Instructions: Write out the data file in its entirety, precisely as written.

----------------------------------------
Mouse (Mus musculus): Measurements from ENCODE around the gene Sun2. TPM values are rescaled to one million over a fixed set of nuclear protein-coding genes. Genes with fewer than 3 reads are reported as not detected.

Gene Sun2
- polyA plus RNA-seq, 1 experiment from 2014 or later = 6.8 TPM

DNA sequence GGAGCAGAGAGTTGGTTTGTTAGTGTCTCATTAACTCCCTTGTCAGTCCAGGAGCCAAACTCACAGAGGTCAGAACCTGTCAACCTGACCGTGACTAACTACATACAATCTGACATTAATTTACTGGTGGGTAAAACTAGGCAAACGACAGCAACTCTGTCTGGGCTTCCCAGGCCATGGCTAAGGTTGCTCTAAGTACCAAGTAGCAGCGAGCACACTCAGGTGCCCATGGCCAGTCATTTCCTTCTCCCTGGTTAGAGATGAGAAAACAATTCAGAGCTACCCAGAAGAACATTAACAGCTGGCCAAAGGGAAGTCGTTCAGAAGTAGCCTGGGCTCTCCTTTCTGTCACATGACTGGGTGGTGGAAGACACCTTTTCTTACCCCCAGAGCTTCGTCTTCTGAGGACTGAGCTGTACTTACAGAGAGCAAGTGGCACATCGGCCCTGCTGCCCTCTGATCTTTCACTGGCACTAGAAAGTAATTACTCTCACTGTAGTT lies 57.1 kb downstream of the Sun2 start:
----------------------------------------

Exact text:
Mouse (Mus musculus): Measurements from ENCODE around the gene Sun2. TPM values are rescaled to one million over a fixed set of nuclear protein-coding genes. Genes with fewer than 3 reads are reported as not detected.

Gene Sun2
- polyA plus RNA-seq, 1 experiment from 2014 or later = 6.8 TPM

DNA sequence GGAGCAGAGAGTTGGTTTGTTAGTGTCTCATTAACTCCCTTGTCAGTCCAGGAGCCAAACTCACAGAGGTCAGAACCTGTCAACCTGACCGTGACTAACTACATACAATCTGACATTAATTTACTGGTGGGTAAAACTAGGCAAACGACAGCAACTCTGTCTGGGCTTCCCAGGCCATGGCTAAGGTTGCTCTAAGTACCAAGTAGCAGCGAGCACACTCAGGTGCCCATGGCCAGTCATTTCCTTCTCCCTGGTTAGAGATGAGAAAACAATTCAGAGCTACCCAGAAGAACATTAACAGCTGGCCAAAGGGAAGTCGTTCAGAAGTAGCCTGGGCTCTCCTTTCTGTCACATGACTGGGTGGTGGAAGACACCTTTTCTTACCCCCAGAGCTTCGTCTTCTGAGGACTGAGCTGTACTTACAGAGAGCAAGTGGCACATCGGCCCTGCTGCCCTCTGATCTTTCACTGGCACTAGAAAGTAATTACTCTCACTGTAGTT lies 57.1 kb downstream of the Sun2 start: